Recently, my partner, Matt Kenefick, obtained a large judgment
here in California against an Arizona resident. The desert rat
refused to pay up voluntarily, hiding behind Arizona's unique
and highly protective community property laws. The problem Matt
faced was that only one spouse had been involved in the nefarious
scheme to separate our client from its money.
Matt ultimately collected from the Arizona judgment debtor, but
the difficulties he faced are worth highlighting for those of us
who normally do business in states other than Arizona.
Lenders: Beware of the
Arizona "Two-Dollar Bankruptcy"
by Matthew Kenefick
Lenders commonly rely upon form documentation when making a
loan, often assuming that the form complies with the ever-changing
law governing the deal. As we all know, a mistake in documentation
can result in serious collection issues if the loan goes into
default. If the defaulting obligation is secured by a personal
guaranty given by an Arizona resident, or if the guaranty has to be
enforced in Arizona, there may be enforcement problems.
For many years, an Arizona individual debtor could place his or
her future wages and commingled community property assets outside
of the reach of his or her creditors simply by getting married.
Thus, getting married in Arizona has been colloquially referred to
as a "two-dollar Bankruptcy." The term-of-art
"two-dollar Bankruptcy" refers to initial cost of an
Arizona marriage license, which was at one time two dollars.
Although the scope of the "two-dollar Bankruptcy" has
been significantly narrowed though legislative and case law
developments, its protection continues in certain contexts. One of
these contexts is personal guaranties. Under Arizona law, both
spouses must execute a personal guaranty to bind the marital
community. See Ariz. Rev. Stat. § 25-214(c)(2); Rackmaster
Systems, Inc. v. Maderia, 193 P.3d 314 (Ariz. App. 2008). This
limitation has been extended to non-Arizona resident debtors in the
context of Arizona enforcement proceedings (see Phoenix Arbor
Plaza Ltd. v. Dauderman, 785 P.2d 1215 (Ariz. App. 1989)) and
Arizona debtors in the context of non-Arizona enforcement
proceedings (see G.W. Equipment Leasing, Inc. v. Mt. McKinley
Fence Co., 982 P.2d 114 (Wash. App.1999)). Thus, under Arizona
law, if only one spouse executes a personal guaranty, only that
spouse's separate marital property is subject to the claims
arising under that guaranty. Since most assets acquired and income
earned after the formation of a marriage are deemed community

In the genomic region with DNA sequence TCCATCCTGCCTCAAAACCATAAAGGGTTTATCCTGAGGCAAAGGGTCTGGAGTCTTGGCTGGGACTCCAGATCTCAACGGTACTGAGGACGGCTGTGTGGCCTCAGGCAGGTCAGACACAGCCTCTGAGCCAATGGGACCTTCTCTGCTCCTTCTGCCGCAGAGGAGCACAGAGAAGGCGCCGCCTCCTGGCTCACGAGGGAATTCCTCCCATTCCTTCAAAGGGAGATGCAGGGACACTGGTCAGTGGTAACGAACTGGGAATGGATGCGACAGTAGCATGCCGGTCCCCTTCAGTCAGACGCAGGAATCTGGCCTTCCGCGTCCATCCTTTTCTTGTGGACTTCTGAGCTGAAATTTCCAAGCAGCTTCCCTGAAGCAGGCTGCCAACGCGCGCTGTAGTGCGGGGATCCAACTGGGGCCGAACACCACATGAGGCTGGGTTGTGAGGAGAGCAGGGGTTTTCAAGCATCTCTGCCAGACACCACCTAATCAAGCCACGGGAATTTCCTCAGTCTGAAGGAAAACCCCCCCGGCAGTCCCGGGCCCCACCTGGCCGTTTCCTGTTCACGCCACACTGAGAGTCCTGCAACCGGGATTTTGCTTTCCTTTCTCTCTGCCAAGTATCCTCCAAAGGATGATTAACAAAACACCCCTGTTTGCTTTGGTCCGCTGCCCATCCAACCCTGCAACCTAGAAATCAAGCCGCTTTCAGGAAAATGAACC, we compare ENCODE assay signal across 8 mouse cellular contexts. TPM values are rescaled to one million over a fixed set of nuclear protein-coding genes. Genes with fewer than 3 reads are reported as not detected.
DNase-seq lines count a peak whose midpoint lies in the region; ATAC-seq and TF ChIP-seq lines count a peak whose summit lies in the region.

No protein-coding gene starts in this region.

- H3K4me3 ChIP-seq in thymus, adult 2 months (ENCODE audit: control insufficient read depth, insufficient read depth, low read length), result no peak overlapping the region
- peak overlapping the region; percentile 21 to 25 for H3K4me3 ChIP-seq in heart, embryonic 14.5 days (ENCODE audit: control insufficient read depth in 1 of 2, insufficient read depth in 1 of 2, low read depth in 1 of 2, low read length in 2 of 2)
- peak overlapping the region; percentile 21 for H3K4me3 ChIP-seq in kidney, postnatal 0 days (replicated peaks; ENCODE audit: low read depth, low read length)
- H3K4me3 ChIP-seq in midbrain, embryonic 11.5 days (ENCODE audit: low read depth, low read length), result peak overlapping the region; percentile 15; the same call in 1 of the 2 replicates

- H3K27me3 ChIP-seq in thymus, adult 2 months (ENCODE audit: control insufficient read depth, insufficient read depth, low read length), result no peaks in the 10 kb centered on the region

property, under such circumstances there will be a much smaller
universe of assets upon which a lender can enforce its guaranty
So, what is a lender to do? Stop doing business with Arizona
residents? Obviously not. Require both spouses to execute a
personal guaranty in all states, even when it is not needed to bind
the marital community -- also a bad idea since that may kill
certain deals. The practical solution is for lenders to require
execution of a personal guaranty by both spouses in an Arizona
marital community and to include in that guaranty a choice of
non-Arizona law and a waiver (by both spouses) of the protections
of Arizona community property law. If the lender cannot get both
spouses to execute the personal guaranty, then this should be taken
into consideration in the underwriting process. It may be
permissible under Reg. B to require both spouses to sign loan
documents, including guaranties, in community property states, such
It is also worth noting that Arizona is not the only state with
protective community property laws. Furthermore, in states such as
Arizona, the failure to name both spouses as defendants in certain
types of actions can preclude enforcement of any resulting judgment
against marital community assets. See, e.g., Ariz. Rev. Stat.
§ 25-215(D)(10); Spudnuts, Inc. v. Lane, 676 P.2d 669, 670
(Ariz. App. 1984). It is therefore a good idea to become familiar
with the community property laws of the state in which your
borrower, guarantor, or debtor resides both when entering into a
transaction and when commencing legal proceedings to enforce
The lesson here is to check for local laws when doing deals
outside your home state. We here in California have our share of
legal issues that must be addressed, many in the context of making,
restructuring and enforcing commercial and real estate loans. JMBM
can help you through the patchwork quilt of well-intentioned but
often troublesome laws that affect your ability to collect on loans
made to Californians or secured by California real property.
The content of this article is intended to provide a general
guide to the subject matter. Specialist advice should be sought
about your specific circumstances.
To print this article, all you need is to be registered on Mondaq.com.
Click to Login as an existing user or Register so you can print this article.
For title companies issuing title insurance policies and attorneys who defend these companies, a recent case from the Eighth Circuit should serve as a reminder that, if mistakes in legal descriptions are made, they should be corrected as soon as possible.
Overseas Shipping Group ("Overseas") recently sued its former attorneys, a prominent New York-based law firm, for legal malpractice in drafting credit agreements that resulted in the company incurring an estimated $463 million in tax liability.